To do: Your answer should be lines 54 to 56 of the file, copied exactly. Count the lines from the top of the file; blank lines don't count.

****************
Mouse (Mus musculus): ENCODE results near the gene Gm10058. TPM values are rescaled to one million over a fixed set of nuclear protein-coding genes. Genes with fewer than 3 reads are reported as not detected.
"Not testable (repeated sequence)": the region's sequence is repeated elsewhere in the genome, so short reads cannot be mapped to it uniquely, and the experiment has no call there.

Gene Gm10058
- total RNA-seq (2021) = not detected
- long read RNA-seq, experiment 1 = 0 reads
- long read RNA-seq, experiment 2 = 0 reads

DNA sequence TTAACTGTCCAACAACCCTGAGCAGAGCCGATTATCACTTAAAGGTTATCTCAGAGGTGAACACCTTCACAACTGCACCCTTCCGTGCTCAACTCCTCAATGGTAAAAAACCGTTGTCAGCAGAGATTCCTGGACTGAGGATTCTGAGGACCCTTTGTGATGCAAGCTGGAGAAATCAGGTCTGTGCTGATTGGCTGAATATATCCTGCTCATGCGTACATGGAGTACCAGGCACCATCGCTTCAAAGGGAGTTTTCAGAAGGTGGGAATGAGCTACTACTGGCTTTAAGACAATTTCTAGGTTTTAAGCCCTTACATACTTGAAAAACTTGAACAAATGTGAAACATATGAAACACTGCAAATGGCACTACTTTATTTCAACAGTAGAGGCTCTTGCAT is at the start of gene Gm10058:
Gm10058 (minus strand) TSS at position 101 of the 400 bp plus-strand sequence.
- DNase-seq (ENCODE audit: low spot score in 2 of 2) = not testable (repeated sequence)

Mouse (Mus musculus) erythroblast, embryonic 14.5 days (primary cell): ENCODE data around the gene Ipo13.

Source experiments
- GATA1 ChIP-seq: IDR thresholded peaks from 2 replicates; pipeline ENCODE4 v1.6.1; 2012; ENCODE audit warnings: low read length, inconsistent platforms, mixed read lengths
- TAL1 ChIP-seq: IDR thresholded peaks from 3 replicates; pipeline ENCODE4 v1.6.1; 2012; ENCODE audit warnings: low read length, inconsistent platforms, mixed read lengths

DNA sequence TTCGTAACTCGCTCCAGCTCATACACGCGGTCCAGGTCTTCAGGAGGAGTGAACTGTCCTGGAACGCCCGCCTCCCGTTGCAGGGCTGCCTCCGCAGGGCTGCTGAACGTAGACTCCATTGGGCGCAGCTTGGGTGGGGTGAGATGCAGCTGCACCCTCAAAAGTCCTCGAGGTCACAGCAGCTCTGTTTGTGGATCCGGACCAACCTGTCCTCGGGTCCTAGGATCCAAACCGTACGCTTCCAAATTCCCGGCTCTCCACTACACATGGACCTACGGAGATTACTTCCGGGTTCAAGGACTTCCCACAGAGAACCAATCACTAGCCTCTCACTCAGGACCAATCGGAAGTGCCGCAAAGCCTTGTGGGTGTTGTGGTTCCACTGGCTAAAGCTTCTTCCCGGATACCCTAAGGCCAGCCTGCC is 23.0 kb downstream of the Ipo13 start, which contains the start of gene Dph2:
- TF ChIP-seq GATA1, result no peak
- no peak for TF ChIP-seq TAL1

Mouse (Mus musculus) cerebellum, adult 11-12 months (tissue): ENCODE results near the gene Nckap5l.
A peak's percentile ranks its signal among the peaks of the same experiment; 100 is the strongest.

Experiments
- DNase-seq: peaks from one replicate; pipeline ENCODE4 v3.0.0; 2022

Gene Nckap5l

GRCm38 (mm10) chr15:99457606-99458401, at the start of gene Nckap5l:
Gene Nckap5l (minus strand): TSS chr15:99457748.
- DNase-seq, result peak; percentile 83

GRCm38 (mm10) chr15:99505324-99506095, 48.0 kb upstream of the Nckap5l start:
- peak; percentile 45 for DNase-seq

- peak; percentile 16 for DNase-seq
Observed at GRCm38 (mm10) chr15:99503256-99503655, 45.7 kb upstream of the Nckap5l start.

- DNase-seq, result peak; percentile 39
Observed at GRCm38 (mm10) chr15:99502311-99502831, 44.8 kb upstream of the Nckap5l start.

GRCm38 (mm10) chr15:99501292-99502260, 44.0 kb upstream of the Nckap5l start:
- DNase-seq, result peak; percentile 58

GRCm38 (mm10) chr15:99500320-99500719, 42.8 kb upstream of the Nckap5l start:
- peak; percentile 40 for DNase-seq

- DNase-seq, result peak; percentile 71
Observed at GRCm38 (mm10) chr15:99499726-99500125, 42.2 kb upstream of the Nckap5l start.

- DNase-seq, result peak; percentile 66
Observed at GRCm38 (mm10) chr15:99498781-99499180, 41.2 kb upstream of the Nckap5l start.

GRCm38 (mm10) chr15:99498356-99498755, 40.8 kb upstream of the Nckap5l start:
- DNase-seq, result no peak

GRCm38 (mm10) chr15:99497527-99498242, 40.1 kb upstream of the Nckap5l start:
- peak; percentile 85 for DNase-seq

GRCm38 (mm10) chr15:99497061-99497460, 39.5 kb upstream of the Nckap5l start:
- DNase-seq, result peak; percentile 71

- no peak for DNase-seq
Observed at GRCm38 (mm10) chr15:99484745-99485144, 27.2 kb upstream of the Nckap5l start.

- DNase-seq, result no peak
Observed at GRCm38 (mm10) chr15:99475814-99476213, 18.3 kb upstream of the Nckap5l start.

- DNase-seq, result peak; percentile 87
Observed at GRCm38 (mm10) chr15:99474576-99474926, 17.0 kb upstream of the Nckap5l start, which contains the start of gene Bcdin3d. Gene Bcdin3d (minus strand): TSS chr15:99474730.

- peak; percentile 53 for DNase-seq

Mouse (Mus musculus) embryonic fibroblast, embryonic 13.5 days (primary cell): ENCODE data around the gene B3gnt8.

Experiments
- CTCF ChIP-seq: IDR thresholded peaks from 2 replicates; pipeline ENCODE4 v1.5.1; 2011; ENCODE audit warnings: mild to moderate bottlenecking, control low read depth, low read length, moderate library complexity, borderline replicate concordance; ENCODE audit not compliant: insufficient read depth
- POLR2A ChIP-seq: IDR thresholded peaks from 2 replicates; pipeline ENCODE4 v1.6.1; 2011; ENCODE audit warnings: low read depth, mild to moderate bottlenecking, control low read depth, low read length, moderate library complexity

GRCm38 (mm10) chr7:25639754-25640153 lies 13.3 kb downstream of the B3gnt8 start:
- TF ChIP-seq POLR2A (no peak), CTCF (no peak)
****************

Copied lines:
- CTCF ChIP-seq: IDR thresholded peaks from 2 replicates; pipeline ENCODE4 v1.5.1; 2011; ENCODE audit warnings: mild to moderate bottlenecking, control low read depth, low read length, moderate library complexity, borderline replicate concordance; ENCODE audit not compliant: insufficient read depth
- POLR2A ChIP-seq: IDR thresholded peaks from 2 replicates; pipeline ENCODE4 v1.6.1; 2011; ENCODE audit warnings: low read depth, mild to moderate bottlenecking, control low read depth, low read length, moderate library complexity

GRCm38 (mm10) chr7:25639754-25640153 lies 13.3 kb downstream of the B3gnt8 start: